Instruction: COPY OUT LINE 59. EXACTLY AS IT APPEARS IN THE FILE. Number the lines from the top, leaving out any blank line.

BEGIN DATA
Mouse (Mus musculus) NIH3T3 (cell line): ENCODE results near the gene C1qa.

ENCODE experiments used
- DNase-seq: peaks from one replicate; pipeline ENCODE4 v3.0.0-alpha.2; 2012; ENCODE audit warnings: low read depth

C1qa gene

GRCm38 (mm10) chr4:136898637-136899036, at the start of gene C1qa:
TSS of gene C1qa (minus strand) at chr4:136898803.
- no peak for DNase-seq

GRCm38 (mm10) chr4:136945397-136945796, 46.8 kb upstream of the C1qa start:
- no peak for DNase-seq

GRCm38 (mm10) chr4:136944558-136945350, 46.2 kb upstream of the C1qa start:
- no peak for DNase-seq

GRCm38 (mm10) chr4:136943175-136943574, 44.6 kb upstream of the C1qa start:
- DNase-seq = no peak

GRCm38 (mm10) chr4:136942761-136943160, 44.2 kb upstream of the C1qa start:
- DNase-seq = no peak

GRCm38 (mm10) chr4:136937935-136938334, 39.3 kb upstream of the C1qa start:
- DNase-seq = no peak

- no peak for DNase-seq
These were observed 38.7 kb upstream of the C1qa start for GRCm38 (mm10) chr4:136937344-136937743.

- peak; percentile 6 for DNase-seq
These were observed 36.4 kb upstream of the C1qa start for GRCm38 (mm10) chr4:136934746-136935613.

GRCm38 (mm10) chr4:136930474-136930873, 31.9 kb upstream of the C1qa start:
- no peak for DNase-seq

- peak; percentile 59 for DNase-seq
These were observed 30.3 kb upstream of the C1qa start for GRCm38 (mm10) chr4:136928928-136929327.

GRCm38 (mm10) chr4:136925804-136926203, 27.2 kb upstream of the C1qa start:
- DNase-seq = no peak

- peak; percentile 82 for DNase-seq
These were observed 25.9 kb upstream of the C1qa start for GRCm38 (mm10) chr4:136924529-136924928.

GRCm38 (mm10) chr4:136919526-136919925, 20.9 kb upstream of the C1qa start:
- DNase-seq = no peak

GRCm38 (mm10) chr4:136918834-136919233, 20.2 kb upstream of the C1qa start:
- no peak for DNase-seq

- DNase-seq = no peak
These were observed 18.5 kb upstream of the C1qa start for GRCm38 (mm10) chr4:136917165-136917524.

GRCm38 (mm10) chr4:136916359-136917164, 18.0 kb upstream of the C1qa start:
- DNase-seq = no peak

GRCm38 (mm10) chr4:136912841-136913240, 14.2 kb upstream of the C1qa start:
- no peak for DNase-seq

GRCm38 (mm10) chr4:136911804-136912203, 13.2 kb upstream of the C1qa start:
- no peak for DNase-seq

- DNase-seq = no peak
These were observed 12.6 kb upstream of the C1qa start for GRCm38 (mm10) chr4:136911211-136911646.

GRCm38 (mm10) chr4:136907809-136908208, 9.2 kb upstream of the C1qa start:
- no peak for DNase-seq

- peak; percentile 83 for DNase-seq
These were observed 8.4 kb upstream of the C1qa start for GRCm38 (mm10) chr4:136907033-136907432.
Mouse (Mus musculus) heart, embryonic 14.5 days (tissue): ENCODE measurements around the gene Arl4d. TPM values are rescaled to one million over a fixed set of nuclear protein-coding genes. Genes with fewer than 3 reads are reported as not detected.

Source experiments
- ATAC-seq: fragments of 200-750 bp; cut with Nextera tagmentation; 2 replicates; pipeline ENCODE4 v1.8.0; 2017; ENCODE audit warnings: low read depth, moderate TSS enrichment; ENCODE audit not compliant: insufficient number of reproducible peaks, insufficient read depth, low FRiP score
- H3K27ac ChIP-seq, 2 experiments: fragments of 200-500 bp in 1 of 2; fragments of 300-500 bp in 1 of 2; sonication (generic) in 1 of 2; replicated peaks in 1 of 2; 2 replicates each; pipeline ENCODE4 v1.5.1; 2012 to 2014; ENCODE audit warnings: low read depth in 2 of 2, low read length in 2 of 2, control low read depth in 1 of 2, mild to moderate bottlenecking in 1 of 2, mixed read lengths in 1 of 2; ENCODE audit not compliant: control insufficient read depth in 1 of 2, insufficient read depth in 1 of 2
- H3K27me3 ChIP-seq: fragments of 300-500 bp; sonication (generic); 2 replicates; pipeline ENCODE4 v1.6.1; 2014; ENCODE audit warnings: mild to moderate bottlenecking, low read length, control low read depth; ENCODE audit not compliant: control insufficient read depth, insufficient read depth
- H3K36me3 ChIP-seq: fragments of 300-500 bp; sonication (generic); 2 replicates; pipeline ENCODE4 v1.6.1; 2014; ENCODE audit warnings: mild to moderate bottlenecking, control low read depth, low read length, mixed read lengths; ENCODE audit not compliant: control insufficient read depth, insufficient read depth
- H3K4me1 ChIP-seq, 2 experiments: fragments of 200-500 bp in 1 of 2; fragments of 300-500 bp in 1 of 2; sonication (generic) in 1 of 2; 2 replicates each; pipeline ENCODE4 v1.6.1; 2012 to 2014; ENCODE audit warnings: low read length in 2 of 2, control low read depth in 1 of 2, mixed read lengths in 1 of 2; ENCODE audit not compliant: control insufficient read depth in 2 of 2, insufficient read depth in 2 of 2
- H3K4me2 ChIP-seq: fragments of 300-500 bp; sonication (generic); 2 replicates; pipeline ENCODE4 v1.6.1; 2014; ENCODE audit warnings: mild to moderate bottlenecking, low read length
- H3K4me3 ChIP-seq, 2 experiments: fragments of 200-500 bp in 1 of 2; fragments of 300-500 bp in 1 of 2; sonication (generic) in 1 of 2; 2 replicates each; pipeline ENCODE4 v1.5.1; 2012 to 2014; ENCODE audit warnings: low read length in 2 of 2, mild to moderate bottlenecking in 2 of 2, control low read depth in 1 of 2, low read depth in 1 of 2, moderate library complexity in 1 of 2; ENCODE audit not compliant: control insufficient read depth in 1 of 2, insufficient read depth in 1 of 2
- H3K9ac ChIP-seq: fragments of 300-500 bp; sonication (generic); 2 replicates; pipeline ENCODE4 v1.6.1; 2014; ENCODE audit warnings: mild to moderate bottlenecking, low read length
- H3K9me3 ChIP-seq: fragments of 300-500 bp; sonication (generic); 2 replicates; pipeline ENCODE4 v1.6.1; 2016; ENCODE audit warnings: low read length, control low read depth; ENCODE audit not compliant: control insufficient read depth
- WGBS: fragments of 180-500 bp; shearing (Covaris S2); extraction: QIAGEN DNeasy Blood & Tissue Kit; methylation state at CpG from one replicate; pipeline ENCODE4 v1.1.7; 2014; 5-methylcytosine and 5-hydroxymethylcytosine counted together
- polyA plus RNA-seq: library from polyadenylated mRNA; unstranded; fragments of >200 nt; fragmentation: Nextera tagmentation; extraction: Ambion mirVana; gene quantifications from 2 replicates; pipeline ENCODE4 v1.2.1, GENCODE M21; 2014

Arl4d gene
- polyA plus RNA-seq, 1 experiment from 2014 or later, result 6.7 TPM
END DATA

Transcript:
- WGBS: fragments of 180-500 bp; shearing (Covaris S2); extraction: QIAGEN DNeasy Blood & Tissue Kit; methylation state at CpG from one replicate; pipeline ENCODE4 v1.1.7; 2014; 5-methylcytosine and 5-hydroxymethylcytosine counted together